I think that morality is purely a human construct ( What else could it be ).  It is not absolute in a Universal non living matter sense, so what is it based on?  Most cultures seem to have a fairly similar morality.  I believe that it is based on the desire to procreate which is a one of, if not the most basic instinct.  No species would survive long without it. So living/procreating = good,  death/not procreating = bad.  This seems to me to explain most "good" human behavior.   Of course our ability to believe in false ideas combined with our ability to justify these beliefs does tend to distort our morality on occasion.

Now THAT is a good answer. So if the desire to survive is the highest value, why does someone give their life to say serve people with mentally retarded that will not reproduce and if they do, surely won't strengthen the species? Why would a death of self = bad person lay down their life for someone else (in a house on fire, etc.)? Would they be running contrary to their primary value?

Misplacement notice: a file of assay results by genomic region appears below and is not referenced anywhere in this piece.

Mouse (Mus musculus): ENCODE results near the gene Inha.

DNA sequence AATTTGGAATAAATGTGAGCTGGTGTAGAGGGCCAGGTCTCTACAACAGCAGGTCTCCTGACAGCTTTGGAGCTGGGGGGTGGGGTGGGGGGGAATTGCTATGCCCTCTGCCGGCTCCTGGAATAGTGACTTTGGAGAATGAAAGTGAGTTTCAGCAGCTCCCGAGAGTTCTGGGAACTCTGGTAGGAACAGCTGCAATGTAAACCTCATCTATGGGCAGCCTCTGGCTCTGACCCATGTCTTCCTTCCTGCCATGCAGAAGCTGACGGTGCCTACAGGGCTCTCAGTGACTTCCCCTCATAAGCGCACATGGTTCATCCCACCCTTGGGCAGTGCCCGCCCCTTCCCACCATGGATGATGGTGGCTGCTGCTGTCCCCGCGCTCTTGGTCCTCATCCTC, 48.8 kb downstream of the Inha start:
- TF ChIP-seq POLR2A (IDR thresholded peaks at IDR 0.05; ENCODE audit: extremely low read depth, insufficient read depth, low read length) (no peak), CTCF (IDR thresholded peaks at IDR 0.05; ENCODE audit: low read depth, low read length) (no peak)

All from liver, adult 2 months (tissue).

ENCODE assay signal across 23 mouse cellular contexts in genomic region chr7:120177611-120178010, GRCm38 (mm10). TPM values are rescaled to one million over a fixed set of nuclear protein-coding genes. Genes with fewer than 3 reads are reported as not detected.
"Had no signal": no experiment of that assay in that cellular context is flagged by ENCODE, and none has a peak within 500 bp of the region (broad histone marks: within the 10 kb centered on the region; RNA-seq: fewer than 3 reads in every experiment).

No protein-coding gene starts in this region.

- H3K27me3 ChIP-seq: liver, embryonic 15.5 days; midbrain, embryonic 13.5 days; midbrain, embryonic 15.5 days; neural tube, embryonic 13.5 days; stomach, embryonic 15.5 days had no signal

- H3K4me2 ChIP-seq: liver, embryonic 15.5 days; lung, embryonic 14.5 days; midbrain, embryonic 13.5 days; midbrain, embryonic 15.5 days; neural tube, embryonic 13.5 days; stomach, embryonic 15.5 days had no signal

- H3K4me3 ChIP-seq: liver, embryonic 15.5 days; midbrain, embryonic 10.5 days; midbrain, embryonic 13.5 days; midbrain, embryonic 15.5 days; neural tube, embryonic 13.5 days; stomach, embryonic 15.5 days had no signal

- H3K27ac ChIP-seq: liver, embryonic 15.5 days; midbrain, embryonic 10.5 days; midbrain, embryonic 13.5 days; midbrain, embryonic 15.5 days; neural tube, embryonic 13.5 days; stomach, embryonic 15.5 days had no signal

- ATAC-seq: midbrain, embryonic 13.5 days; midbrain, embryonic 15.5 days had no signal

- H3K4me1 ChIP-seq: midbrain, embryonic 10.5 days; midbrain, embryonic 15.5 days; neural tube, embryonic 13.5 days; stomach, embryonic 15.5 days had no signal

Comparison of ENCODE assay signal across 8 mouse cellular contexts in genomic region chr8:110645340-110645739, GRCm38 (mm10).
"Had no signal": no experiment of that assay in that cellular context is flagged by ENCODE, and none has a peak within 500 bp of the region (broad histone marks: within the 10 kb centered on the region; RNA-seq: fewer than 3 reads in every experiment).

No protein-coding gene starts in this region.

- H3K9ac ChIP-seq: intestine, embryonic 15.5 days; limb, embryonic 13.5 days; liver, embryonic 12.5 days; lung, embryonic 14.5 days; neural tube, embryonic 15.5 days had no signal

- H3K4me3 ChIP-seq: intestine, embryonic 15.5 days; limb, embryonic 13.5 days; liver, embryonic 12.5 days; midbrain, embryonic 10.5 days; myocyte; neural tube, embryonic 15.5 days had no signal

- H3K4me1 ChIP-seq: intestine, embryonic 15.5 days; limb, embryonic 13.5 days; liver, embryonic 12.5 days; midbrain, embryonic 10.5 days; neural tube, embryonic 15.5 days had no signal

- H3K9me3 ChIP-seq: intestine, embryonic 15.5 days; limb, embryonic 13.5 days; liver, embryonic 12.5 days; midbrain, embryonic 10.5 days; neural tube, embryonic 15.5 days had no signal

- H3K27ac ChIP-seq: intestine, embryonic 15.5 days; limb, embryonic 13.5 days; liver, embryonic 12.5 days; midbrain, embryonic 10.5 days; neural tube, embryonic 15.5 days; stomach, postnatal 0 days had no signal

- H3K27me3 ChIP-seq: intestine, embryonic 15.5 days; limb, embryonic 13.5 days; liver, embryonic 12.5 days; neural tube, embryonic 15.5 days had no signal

It's interesting Wretch, that you pose all of the questions and expect us to supply all of the answers. Why should any of us want to continue to play your game?

I am seeking truth and exploring atheism to the margin. I feel the way to get to truth is to ask a full bevy of questions. Sorry if my methodology offends you.

why make life so complicated, god is not real just like talking snakes and donkeys.

I believe that what offends us the most is that you choose not to answer ours. That, and the fact that you  are not "exploring atheism," as there are a multitude of books on the subject you could well be reading - you're exploring our convictions.

pax vobiscum,
archaeopteryx
www.in-His-own-image.com

why does someone give their life to say serve people with mentally retarded that will not reproduce and if they do, surely won't strengthen the species?